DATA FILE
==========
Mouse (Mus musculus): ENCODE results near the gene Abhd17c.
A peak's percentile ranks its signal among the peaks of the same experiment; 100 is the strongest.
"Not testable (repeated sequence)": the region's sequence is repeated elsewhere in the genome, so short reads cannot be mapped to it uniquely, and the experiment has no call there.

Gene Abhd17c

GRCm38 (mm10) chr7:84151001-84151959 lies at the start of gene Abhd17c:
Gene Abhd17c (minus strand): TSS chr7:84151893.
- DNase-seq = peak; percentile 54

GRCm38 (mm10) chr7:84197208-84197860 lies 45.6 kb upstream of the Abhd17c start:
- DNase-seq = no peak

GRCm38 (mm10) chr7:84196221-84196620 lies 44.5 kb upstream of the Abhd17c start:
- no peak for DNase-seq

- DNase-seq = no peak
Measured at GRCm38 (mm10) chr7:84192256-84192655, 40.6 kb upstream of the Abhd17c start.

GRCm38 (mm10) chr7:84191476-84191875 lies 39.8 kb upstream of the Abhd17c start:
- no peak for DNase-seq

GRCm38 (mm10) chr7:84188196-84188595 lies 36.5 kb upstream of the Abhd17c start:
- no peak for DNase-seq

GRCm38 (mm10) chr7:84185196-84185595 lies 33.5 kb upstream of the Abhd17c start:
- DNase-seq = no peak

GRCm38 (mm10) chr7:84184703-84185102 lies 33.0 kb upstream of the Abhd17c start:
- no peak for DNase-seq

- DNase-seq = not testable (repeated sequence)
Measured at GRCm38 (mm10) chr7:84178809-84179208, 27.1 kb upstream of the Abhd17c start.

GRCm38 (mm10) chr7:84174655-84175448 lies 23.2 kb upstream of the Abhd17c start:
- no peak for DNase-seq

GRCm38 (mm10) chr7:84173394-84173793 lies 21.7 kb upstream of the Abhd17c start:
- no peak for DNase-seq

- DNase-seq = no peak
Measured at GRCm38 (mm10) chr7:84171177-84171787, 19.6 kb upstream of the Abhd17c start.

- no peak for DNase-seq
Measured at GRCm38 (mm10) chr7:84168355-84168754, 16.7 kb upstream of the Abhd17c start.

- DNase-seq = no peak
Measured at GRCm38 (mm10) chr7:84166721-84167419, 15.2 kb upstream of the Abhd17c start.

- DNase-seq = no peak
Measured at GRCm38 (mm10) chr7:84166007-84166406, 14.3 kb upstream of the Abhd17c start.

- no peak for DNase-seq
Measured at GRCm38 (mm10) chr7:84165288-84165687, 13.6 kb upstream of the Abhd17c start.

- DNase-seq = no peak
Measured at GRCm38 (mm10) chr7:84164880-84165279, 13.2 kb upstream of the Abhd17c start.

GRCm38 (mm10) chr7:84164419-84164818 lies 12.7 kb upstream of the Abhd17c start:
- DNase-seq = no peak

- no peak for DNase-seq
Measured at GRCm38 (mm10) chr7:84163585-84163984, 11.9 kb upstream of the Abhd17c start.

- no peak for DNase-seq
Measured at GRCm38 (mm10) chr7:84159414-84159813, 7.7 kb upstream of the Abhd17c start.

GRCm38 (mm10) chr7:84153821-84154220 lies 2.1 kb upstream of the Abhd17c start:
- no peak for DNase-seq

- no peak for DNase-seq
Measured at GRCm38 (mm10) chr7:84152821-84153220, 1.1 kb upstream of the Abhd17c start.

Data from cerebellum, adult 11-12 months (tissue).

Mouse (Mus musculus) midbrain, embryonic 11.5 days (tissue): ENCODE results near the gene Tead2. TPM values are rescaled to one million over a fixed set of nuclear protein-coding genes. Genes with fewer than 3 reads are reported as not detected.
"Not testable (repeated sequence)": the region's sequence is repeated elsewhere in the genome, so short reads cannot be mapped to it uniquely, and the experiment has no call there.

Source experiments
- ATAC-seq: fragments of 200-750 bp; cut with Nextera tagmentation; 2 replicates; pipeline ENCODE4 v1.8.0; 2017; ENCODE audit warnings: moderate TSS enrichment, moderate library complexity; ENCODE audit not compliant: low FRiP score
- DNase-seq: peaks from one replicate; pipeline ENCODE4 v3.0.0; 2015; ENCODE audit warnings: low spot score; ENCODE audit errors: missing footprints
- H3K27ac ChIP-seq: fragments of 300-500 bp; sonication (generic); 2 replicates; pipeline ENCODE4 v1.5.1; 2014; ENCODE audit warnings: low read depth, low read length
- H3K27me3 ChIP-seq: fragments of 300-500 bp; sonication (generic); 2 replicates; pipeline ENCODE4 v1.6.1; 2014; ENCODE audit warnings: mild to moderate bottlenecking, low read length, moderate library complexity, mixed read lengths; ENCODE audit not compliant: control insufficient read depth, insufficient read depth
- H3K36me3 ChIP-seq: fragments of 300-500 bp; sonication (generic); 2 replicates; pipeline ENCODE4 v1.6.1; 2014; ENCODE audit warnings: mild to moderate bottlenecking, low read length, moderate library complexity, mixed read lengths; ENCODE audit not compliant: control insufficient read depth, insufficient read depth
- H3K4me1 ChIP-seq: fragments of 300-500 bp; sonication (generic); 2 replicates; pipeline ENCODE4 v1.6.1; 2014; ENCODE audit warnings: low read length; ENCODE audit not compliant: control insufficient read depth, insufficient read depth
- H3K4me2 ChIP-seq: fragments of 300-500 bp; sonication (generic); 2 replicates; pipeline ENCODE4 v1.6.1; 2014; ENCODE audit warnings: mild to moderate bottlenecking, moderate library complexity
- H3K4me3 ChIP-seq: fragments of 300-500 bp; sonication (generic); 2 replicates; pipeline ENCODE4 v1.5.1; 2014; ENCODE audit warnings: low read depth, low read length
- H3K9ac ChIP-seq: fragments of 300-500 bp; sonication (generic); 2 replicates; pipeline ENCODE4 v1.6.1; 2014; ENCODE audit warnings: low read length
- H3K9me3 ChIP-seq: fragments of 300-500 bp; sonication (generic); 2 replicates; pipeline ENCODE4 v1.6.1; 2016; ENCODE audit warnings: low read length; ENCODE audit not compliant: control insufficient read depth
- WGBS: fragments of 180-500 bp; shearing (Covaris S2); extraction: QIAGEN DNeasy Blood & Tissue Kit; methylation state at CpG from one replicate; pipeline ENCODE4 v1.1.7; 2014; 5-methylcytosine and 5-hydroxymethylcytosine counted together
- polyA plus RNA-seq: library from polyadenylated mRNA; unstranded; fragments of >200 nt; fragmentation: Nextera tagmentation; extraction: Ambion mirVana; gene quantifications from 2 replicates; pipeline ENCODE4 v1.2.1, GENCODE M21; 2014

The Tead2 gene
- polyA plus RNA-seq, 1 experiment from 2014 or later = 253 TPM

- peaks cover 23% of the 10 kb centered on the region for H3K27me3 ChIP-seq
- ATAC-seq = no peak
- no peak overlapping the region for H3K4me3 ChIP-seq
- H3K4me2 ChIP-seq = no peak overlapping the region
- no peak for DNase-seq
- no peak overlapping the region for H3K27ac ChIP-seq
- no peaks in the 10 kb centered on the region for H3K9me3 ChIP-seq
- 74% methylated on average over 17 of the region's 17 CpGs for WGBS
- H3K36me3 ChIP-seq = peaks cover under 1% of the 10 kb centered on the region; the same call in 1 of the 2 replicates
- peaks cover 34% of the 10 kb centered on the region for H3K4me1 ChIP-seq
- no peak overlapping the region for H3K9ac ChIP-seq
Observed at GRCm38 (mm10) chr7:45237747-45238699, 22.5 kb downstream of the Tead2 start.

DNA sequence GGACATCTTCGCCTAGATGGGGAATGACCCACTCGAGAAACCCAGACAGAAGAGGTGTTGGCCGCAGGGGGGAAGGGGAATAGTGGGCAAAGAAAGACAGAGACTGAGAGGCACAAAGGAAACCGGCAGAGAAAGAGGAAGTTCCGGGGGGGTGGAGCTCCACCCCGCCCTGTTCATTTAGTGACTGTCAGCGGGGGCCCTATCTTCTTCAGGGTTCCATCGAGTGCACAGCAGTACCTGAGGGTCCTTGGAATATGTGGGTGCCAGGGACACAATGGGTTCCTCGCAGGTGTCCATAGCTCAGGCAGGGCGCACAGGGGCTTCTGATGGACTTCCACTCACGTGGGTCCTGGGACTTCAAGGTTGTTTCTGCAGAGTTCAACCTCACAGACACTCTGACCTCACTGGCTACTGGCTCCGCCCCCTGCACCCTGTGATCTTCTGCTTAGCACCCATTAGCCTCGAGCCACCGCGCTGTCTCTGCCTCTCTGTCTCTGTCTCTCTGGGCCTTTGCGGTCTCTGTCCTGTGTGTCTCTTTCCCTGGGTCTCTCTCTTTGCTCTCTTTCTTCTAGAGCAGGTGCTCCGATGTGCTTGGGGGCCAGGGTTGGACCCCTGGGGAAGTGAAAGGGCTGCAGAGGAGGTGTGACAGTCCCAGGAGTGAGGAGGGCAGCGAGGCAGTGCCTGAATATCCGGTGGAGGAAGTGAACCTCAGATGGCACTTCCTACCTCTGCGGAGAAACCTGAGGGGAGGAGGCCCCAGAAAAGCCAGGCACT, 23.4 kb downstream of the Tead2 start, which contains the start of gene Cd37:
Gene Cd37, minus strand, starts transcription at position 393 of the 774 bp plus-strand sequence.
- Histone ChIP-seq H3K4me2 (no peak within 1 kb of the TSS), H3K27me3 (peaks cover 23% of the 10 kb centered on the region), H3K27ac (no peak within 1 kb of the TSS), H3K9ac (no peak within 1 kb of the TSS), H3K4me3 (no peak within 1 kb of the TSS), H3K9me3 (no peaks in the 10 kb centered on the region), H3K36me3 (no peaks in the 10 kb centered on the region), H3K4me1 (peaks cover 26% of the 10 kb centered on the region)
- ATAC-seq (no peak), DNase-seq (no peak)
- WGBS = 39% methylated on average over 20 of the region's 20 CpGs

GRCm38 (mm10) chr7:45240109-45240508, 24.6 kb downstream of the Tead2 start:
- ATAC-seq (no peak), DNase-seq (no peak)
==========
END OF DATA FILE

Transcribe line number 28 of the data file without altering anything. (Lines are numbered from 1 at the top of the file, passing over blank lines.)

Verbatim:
- DNase-seq = no peak